Floor S Baas, Gautam Rishi, Dorine W Swinkels, V Nathan Subramaniam
Clinical Chemistry, Volume 67, Issue 10, October 2021, Pages 1324–1341,
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Hereditary hemochromatosis (HH) is a genetic disease, leading to iron accumulation and possible organ damage. Patients are usually homozygous for p. Cys282Tyr in the homeostatic iron regulator gene but may have mutations in other genes involved in the regulation of iron. Next-generation sequencing is increasingly being utilized for the diagnosis of patients, leading to the discovery of novel genetic variants. The clinical significance of these variants is often unknown.
Determining the pathogenicity of such variants of unknown significance is important for diagnostics and genetic counseling. Predictions can be made using in silico computational tools and population data, but additional evidence is required for a conclusive pathogenicity classification. Genetic disease models, such as in vitro models using cellular overexpression, induced pluripotent stem cells or organoids, and in vivo models using mice or zebrafish all have their own challenges and opportunities when used to model HH and other iron disorders. Recent developments in gene-editing technologies are transforming the field of genetic disease modeling.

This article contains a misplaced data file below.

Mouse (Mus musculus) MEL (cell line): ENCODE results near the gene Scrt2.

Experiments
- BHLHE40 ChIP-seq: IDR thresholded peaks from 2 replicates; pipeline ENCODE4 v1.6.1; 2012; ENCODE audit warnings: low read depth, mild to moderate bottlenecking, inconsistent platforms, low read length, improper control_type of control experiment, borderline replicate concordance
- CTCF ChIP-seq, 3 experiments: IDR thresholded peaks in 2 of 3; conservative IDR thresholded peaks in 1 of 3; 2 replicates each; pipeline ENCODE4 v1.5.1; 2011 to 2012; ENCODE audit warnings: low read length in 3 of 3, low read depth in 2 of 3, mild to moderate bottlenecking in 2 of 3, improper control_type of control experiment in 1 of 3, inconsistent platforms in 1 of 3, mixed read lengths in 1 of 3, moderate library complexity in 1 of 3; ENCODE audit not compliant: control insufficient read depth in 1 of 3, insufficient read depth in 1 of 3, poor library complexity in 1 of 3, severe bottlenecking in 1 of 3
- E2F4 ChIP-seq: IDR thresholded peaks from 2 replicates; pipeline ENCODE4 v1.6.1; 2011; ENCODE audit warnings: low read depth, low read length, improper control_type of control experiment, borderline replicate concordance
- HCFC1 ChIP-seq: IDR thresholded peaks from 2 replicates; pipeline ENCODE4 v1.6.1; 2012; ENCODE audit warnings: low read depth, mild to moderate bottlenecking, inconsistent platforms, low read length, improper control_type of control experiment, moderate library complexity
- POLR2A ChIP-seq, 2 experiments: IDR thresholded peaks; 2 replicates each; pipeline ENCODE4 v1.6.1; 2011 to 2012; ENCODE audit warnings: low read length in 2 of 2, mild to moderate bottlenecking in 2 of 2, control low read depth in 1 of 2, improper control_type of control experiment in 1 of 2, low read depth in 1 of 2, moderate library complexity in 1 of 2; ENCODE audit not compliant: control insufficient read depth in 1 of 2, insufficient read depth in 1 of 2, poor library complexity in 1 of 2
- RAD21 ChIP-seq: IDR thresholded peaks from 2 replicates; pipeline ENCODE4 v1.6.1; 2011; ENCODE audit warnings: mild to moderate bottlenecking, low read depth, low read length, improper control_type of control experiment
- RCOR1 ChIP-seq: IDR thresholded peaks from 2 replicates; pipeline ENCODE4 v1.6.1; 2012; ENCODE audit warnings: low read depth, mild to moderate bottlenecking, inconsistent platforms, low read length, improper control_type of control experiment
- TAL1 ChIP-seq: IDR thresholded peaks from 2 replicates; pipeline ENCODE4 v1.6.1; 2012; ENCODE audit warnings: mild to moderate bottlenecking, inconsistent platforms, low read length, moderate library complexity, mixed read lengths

In summary, this review addresses methods and developments regarding the discovery and classification of genetic variants, from in silico tools to in vitro and in vivo models, and presents them in the context of HH. It also explores recent gene-editing developments and how they can be applied to the discussed models of genetic disease.
Tagler: Functional Genomics, Hereditary Hemochromatosis, Iron Disorders, Next-Generation Sequencing, Variants Of Unknown Significance
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